5. I think a blog's comment policy must reflect the aim of the blog. If you intend to valiantly challenge the world and persuade it of its errors, then an open policy is appropriate. But if, like me, you are attempting to provide a safe place for a particular demographic then heavy censoring of comments contrary to the ideals of that demographic is necessary. Over my time as a blogger I have moved from a completely open policy to a controlling one. Not only does this protect my readers but it has removed a whole load of stress from myself that was really wearing me down. And there are many blogs out there that welcome open debate that my readers are aware of so I do not feel guilty about the selective nature of my comment policy. Also, I never censor my reader's comments and they can be far more critical of me than any opponent would ever be.

    At the end of the day the point you make about setting your stall out is very important. In my opinion even a mutual appreciation society is as acceptable as any other type of blog as long as it is honest in its claims about itself.

    Brilliant post, Father David. Keep up the good work. The blogosphere needs thoughtful commentators like yourself to balance out ranters like myself.

  6. Thanks Madpriest - I appreciate your words (and your blog - all Christians need to read you if they are to be balanced, in my modest opinion). I think I would be a ranter but you do it so much better, and therefore best left in safe hands!

    Cymraeg - yes, I recognise that you have yet to find the buttons and toys, let alone command them - but you are young, you will learn my Padwan Learner

  7. Thanks, Father David.

    For anyone in a "caring" profession, context is everything. I rant on my blog and to my wife and, occasionally, to my close friends, but I don't rant whilst about my parish work, not even in my sermons. I never try and persuade the dying, for example, of the inequities of the Anglican Covenant. That would be very unprofessional.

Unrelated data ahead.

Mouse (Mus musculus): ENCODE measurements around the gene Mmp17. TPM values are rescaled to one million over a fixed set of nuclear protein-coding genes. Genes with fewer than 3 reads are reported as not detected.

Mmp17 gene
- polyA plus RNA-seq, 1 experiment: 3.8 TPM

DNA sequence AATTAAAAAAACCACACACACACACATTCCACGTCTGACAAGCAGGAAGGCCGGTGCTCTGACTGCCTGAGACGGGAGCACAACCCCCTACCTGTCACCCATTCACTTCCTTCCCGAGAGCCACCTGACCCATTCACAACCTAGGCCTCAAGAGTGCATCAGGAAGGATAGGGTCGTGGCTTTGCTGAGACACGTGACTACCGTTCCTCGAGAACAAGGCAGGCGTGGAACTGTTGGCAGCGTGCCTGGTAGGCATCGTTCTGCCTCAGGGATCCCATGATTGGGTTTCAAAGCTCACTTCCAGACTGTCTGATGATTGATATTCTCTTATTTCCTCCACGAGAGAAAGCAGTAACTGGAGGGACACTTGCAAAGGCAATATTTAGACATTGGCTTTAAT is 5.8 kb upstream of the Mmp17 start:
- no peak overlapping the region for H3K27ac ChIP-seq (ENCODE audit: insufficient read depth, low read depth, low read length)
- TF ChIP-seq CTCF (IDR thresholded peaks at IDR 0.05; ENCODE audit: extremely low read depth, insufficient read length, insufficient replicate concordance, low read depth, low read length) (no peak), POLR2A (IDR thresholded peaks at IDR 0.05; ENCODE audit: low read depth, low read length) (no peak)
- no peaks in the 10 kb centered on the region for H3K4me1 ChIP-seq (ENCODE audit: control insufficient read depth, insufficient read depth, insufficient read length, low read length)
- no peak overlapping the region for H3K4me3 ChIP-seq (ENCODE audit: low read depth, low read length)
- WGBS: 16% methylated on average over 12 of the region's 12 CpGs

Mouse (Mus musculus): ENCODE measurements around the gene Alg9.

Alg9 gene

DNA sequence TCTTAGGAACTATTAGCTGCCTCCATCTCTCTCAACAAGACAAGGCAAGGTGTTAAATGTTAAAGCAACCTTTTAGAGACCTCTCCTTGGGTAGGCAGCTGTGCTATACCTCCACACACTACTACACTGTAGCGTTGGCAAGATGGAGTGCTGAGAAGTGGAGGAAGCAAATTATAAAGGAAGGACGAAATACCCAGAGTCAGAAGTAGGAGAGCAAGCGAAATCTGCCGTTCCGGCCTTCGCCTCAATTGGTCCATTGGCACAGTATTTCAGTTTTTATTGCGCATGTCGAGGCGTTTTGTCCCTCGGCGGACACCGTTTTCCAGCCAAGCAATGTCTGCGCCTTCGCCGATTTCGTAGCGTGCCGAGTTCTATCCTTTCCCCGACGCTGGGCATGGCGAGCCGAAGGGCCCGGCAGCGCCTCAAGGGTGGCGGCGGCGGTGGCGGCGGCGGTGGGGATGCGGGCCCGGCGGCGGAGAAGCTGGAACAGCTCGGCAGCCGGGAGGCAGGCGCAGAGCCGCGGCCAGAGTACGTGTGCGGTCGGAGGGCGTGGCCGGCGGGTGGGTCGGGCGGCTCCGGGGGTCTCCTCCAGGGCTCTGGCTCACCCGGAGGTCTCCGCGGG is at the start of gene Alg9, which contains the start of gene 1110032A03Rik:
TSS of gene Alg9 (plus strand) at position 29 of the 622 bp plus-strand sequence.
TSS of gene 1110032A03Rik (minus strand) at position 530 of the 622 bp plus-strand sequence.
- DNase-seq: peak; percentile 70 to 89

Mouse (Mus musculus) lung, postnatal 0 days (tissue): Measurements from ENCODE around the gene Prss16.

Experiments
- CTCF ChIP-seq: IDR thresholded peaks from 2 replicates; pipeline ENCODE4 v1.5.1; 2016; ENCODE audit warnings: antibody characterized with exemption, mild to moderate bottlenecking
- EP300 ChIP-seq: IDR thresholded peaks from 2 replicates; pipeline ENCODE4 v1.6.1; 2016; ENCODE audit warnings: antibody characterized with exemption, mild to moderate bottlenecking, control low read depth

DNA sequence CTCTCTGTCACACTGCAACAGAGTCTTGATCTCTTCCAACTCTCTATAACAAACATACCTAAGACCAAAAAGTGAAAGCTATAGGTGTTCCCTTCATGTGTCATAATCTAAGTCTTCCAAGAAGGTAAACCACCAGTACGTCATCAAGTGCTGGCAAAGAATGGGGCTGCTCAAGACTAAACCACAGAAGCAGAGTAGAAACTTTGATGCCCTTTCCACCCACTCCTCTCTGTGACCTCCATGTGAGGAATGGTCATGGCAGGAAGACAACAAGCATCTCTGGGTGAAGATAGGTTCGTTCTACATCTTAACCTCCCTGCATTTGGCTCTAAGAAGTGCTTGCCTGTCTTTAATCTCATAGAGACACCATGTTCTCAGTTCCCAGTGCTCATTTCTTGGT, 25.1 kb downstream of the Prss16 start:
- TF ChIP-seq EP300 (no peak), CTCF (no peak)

It's horses for courses. Personally I regard my blog as a mission opportunity and, unlikely as it may appear to a casual reader, I subject everything on it and about it to the furtherance of the kingdom of God. Like all effective mission it has to be within context and must give complete regard and respect to the people to whom the mission is directed. Therefore, the mechanics of a blog, its comment policy in this particular instance, must also be designed to be conducive to the mission of the blog.

  8. Amen to all of that, and amen! Sadly, I think I know of at least one priest who would surely waffle about the Covenant to a dying soul, and the very use of that as an example has lifted my day!

    As regards context - yes, yes and yes!

  9. Noble Jedi

    I await your learned tuition with baited breath.

  10. Wouldn't want to overstate the "safety" aspect. To me the blog is an open,'public' space where views can be aired and disagreements voiced. That said - I have been fortunate to have only polite detractors so far!

  11. There is, of course, the legal aspect to consider as well. A blog owner is responsible for what is published on the blog, including comments - hence the keeness of certain parties to issue "cease and desist" notices to a number of bloggers in regard to the difficulties of a certain retail chain.